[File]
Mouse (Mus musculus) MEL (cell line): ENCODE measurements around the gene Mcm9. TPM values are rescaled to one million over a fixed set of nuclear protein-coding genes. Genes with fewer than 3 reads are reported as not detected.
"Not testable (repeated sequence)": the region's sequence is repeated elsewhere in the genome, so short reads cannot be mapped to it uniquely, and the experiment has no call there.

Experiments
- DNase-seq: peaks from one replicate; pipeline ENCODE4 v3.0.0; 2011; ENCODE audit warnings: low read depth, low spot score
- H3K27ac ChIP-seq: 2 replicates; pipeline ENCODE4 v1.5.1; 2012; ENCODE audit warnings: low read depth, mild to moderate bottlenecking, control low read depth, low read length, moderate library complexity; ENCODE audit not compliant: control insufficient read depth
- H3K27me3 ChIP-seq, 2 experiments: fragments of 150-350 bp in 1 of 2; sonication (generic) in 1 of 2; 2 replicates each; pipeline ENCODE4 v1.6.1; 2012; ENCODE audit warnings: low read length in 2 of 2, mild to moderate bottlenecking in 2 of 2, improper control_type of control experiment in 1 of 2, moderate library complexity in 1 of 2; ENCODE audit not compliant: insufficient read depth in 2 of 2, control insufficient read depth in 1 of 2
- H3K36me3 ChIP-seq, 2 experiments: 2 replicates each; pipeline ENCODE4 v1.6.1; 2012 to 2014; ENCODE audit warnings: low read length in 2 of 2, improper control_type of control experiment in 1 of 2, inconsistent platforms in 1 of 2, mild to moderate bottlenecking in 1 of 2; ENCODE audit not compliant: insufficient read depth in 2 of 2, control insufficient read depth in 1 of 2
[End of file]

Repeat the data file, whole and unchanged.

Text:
Mouse (Mus musculus) MEL (cell line): ENCODE measurements around the gene Mcm9. TPM values are rescaled to one million over a fixed set of nuclear protein-coding genes. Genes with fewer than 3 reads are reported as not detected.
"Not testable (repeated sequence)": the region's sequence is repeated elsewhere in the genome, so short reads cannot be mapped to it uniquely, and the experiment has no call there.

Experiments
- DNase-seq: peaks from one replicate; pipeline ENCODE4 v3.0.0; 2011; ENCODE audit warnings: low read depth, low spot score
- H3K27ac ChIP-seq: 2 replicates; pipeline ENCODE4 v1.5.1; 2012; ENCODE audit warnings: low read depth, mild to moderate bottlenecking, control low read depth, low read length, moderate library complexity; ENCODE audit not compliant: control insufficient read depth
- H3K27me3 ChIP-seq, 2 experiments: fragments of 150-350 bp in 1 of 2; sonication (generic) in 1 of 2; 2 replicates each; pipeline ENCODE4 v1.6.1; 2012; ENCODE audit warnings: low read length in 2 of 2, mild to moderate bottlenecking in 2 of 2, improper control_type of control experiment in 1 of 2, moderate library complexity in 1 of 2; ENCODE audit not compliant: insufficient read depth in 2 of 2, control insufficient read depth in 1 of 2
- H3K36me3 ChIP-seq, 2 experiments: 2 replicates each; pipeline ENCODE4 v1.6.1; 2012 to 2014; ENCODE audit warnings: low read length in 2 of 2, improper control_type of control experiment in 1 of 2, inconsistent platforms in 1 of 2, mild to moderate bottlenecking in 1 of 2; ENCODE audit not compliant: insufficient read depth in 2 of 2, control insufficient read depth in 1 of 2